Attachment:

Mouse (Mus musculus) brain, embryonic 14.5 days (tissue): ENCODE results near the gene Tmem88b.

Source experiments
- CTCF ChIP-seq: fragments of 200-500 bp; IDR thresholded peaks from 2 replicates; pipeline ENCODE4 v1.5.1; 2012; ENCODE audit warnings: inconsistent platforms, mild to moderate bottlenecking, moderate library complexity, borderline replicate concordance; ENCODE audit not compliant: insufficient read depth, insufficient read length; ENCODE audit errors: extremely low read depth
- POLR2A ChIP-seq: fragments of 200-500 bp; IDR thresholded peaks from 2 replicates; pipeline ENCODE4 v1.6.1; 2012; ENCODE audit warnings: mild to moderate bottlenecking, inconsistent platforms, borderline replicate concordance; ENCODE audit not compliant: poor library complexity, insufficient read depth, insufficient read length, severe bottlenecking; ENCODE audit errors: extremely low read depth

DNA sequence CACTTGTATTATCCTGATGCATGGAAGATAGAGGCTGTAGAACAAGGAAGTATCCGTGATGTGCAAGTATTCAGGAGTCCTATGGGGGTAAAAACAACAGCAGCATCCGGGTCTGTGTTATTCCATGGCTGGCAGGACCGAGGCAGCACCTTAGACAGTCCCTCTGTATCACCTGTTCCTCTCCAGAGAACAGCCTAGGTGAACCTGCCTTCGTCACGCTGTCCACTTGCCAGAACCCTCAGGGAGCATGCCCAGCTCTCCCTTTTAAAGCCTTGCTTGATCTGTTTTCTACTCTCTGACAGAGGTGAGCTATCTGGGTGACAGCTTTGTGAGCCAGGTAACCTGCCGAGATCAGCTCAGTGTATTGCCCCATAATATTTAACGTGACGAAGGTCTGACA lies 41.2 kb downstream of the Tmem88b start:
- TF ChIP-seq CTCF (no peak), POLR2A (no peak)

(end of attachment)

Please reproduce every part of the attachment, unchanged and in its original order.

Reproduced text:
Mouse (Mus musculus) brain, embryonic 14.5 days (tissue): ENCODE results near the gene Tmem88b.

Source experiments
- CTCF ChIP-seq: fragments of 200-500 bp; IDR thresholded peaks from 2 replicates; pipeline ENCODE4 v1.5.1; 2012; ENCODE audit warnings: inconsistent platforms, mild to moderate bottlenecking, moderate library complexity, borderline replicate concordance; ENCODE audit not compliant: insufficient read depth, insufficient read length; ENCODE audit errors: extremely low read depth
- POLR2A ChIP-seq: fragments of 200-500 bp; IDR thresholded peaks from 2 replicates; pipeline ENCODE4 v1.6.1; 2012; ENCODE audit warnings: mild to moderate bottlenecking, inconsistent platforms, borderline replicate concordance; ENCODE audit not compliant: poor library complexity, insufficient read depth, insufficient read length, severe bottlenecking; ENCODE audit errors: extremely low read depth

DNA sequence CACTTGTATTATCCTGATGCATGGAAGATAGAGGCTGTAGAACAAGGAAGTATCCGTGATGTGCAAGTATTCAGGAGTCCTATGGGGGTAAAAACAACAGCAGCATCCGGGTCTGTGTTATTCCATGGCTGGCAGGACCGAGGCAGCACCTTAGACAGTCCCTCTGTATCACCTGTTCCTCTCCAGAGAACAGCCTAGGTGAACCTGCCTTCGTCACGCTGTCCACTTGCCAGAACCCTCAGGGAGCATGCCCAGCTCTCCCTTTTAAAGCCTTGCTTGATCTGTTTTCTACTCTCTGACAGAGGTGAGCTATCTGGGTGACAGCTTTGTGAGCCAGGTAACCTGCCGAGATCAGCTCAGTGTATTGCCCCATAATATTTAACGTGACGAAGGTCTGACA lies 41.2 kb downstream of the Tmem88b start:
- TF ChIP-seq CTCF (no peak), POLR2A (no peak)